The UK government recently published two big documents: a framework for its National Data Strategy (NDS) and a report by the UK Government Office for Science (GOS) on the future of citizen data systems around the world.

The government started work on them about two years ago. I provided input to both documents. They have ended up roughly as people expected, given the UK’s particular political context. The ministerial foreword for the NDS says that it is “unashamedly pro-tech”. The GOS report is more nuanced. 

The strategy aligns with the government’s need to recover from the Coronavirus pandemic, respond to technological change and establish its future course after leaving the EU. The current UK Government is strongly in favour of using technology and data to help with these challenges, although there are doubts about whether their leadership really gets how to do it.

The strategy describes itself as being about all information stored on computers and, if it is delivered, would impact all sectors of the economy and society with the exception of health and social care (which is due to get its own data strategy), geospatial (which already has its own data strategy), and the police and state surveillance agencies (who have had a strategy for a few years now).

That is a lot of ground to cover and a lot of potential impact.

I have concerns about strategies that stretch that broad, we cannot look at everything through the lens of data and data experts, but given data’s current prominence in government policy circles it was to be expected. 

The NDS includes a diagram of its pillars, missions and opportunities. The diagram does not picture any risks.

There is an open consultation on the strategy. The first few questions focus on the pillars and missions of the strategy.

To help me with my thinking, and perhaps those of other policy people and technologists, here are some initial thoughts on:

  • the need for clearer aims
  • the need for a pillar of citizen engagement
  • the mission to unlock the value of data
  • the international mission

At this point I have deliberately not included thoughts on bias and inclusion, cities, ethics, open data, data protection, human rights or the planned integrated data platform for government.

For those who do not know me I have experience with policy and delivery with the public and private sectors in multiple countries, like to make technology work for people, and choose to remain optimistic that that can happen.

Do read these thoughts with that perspective in mind.

The framework needs to have clearer aims and a pillar of engaged citizens

The Government Office for Science report on the future of citizen data systems recommends that the UK is clear about its aims and encourages the public to be active and engaged. This is an important element to support both the agility and the humanity that will be needed over the coming years of technological change.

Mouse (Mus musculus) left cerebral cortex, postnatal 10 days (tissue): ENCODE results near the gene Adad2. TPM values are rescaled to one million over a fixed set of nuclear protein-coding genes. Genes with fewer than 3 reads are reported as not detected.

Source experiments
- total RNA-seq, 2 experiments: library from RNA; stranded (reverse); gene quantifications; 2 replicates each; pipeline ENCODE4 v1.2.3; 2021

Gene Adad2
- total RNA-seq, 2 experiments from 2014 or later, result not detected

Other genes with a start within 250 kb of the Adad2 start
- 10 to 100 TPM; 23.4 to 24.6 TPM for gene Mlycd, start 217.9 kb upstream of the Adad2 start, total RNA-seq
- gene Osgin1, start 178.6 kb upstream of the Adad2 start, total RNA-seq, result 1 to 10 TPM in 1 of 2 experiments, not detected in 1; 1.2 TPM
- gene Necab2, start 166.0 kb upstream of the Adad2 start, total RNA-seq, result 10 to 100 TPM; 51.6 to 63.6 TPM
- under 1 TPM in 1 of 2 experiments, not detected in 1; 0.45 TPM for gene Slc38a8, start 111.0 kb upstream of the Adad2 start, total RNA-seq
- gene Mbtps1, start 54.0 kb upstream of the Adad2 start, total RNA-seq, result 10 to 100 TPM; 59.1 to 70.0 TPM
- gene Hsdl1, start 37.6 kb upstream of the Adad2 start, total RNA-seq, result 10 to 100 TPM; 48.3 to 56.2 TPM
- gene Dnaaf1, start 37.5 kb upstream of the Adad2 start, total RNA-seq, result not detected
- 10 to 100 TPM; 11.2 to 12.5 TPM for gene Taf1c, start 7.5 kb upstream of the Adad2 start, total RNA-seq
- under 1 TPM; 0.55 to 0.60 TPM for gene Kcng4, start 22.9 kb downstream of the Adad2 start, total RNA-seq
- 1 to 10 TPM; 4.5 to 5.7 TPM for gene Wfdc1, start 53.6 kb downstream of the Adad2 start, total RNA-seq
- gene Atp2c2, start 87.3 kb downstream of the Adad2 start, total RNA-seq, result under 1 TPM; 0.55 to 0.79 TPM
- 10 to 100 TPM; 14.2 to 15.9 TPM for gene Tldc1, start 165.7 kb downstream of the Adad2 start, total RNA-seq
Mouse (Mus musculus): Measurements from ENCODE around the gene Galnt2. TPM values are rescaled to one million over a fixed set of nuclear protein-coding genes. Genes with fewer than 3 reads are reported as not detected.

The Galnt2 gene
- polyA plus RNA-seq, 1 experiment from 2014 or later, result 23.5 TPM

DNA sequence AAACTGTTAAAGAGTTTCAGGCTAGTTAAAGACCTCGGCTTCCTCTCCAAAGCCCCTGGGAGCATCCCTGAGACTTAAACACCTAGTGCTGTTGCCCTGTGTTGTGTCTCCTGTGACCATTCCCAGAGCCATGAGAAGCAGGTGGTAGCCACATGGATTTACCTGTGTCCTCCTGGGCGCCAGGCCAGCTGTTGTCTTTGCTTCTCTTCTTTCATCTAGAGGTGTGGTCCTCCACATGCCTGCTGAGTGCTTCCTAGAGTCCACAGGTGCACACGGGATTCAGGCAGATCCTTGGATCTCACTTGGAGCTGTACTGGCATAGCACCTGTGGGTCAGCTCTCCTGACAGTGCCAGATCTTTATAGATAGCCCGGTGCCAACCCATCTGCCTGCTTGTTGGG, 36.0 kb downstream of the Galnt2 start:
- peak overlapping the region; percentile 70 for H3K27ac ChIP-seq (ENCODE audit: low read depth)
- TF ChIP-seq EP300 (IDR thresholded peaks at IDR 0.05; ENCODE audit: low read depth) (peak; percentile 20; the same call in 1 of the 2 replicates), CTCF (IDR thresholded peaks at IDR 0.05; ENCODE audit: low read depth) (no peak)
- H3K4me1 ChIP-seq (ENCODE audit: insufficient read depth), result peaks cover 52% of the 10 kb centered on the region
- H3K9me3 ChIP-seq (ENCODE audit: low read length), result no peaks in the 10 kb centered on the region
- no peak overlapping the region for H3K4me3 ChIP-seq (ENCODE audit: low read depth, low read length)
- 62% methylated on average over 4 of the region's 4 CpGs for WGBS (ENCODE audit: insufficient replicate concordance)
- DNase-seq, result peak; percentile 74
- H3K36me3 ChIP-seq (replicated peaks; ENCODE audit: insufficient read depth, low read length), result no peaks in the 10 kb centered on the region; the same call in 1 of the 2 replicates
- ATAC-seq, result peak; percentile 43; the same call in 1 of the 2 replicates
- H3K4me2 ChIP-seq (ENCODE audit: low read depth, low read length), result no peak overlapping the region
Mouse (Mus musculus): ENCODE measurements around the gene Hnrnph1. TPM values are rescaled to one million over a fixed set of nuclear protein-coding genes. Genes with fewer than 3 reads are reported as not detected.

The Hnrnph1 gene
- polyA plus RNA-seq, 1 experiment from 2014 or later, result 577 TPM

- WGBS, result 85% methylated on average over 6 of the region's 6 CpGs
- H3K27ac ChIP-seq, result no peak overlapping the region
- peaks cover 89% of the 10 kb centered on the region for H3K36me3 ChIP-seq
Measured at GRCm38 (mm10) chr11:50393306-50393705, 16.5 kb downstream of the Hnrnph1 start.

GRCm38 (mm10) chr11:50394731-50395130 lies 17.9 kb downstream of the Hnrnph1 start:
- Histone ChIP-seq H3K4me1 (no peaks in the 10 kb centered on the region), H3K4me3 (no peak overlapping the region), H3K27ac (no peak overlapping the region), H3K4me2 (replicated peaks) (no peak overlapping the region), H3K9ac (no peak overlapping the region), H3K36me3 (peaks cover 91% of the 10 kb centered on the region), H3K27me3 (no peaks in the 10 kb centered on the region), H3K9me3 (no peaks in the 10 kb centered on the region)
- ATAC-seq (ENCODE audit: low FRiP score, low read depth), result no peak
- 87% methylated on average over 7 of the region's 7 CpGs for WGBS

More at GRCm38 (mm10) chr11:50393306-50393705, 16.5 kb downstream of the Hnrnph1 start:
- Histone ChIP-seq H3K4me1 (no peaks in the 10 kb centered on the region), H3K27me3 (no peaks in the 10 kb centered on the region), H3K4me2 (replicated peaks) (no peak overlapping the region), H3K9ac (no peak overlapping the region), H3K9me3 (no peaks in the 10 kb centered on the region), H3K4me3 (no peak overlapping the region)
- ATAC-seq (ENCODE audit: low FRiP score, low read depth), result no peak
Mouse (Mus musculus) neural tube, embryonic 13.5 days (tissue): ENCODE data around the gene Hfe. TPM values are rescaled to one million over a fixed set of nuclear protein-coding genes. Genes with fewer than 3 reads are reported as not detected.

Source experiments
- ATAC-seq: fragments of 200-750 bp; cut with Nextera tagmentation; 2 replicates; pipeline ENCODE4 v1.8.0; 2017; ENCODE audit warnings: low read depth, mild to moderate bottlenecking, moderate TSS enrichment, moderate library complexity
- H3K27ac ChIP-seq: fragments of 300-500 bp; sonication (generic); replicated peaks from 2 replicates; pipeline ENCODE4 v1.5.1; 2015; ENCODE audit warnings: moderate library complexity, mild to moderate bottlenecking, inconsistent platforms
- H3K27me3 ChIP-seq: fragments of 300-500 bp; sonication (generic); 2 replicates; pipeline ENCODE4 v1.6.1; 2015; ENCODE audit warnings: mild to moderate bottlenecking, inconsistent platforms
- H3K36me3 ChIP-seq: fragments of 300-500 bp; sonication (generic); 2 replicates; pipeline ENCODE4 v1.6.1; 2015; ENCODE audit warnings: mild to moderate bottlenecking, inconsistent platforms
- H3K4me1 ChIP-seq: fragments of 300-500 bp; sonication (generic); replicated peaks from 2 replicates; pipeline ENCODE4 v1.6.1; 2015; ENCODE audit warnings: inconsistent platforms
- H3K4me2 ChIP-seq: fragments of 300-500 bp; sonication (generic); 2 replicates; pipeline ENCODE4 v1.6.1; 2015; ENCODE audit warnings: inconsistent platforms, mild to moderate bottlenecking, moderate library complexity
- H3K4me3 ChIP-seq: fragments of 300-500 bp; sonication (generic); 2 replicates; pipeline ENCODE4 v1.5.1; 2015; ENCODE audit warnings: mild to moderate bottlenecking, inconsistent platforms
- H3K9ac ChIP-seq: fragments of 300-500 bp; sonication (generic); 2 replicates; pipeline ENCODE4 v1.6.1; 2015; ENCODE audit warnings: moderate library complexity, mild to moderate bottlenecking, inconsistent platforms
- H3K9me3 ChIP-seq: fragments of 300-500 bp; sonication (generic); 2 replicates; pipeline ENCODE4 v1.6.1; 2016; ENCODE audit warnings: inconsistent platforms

Unfortunately this is not something that the framework manages to achieve. This is probably the most significant gap.

Data is not an area where technocracy should rule. There are political decisions to be made about the priorities, winners and losers.

During the last two years it has been great to see more debate about politics and technology including from trade unions and think tanks from across the political spectrum. Their work looks at data through different lenses than the usual ones of engineering, protection and innovation. But the strategy is not clear on the political choices it is making.

The document has a vague set of opportunities and uses terms that it does not clearly define such as “responsible innovation” “progressive values”, “UK values” and “pro-growth data regime”.

The ministerial foreword says that we need to ask “fundamental questions” about data, but the document does not clearly set out what these questions are, what tradeoffs exist, how the government intends them to be answered, or who by.

It says that the government “seeks to maintain the high watermark of data use set during the pandemic”. While there has been lots of good use of data in the response to the pandemic I suspect most citizens know that the evidence of it all being good is mixed at best. Being realistic about what was done during the pandemic might help build some of the trust that will be needed to deliver the strategy.

As I was uploading this post the news was breaking that a basic error in the collection of data in England about positive tests for Coronavirus had not been spotted for a week.